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News from the Kidney Services at Guy's and King's

British Science Fair

October 20, 2010

Experts from the Medical Research Council (MRC) Centre for Transplantation at King's College London, based at Guy's Hospital have revealed exciting new scientific developments for kidney transplant patients. These developments are intended to help prevent rejection of the new kidney and extend its life.

 Although transplantation has been taking place for over 50 years, there are a number of significant challenges, such as a shortage of donor kidneys, maintaining the quality of a kidney during transfer from donor to recipient and the risk of rejection both immediately after transplant and in the following years. 

 Scientists at the MRC Centre for Transplantation are working hard to solve these problems.   They discussed two pioneering areas of research at the British Science Festival in Birmingham in September that they hope will have a significant impact on patients in the future - techniques known as protein therapeutics and cell therapy.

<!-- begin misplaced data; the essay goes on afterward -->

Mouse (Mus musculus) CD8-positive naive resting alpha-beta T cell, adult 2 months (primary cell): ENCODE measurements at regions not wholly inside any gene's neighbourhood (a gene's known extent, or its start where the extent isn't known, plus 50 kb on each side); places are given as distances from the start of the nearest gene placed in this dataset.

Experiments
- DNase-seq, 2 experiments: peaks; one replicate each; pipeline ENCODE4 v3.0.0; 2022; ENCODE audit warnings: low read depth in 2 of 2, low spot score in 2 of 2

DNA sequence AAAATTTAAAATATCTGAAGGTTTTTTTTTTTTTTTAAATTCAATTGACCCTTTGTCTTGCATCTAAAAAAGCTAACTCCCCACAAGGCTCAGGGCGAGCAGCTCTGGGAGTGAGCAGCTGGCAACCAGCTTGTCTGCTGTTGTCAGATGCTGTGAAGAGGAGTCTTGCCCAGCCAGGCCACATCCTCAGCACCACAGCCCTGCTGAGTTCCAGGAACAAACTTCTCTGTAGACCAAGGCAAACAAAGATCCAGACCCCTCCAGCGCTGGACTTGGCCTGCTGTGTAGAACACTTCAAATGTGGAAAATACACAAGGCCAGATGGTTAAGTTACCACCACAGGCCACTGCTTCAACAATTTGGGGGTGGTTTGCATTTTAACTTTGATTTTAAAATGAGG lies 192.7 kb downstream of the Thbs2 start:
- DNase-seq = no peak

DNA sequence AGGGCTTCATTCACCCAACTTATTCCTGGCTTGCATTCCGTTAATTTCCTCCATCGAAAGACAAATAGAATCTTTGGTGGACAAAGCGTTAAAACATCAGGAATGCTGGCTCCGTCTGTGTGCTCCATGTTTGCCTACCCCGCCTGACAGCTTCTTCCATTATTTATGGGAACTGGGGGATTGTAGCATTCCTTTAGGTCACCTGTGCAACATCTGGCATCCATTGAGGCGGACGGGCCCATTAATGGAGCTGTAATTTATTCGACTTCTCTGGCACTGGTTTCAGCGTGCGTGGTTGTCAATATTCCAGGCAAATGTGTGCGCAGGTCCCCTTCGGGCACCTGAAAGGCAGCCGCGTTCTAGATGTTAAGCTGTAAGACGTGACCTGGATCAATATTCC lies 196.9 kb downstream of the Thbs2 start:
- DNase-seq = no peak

The event was entitled 'Extending the life of the transplant' and was chaired by broadcaster and writer Vivienne Parry. It featured a discussion with author Sue Townsend, who has herself, received a kidney transplant and who kindly produced a new Adrian Mole short storywritten especially for the occasion.

The two hour session was well attended, mostly by students from local schools who joined in an ethical debate about the allocation of donor kidneys. Representatives from The Guy's and St Thomas' Kidney Patients' Association also supported the event.

 Press interest in the event was high with a feature on BBC Breakfast where transplant surgeon Martin Drage took to the sofa with Bill Turnball. Articles also appeared in the Evening Standard and Guardian as well as a feature in The Times.

To find out more about the protein therapeutics and cell therapy visit the King's college London website:

http://www.kcl.ac.uk/news/news_details.php?news_id=1445&year=2010|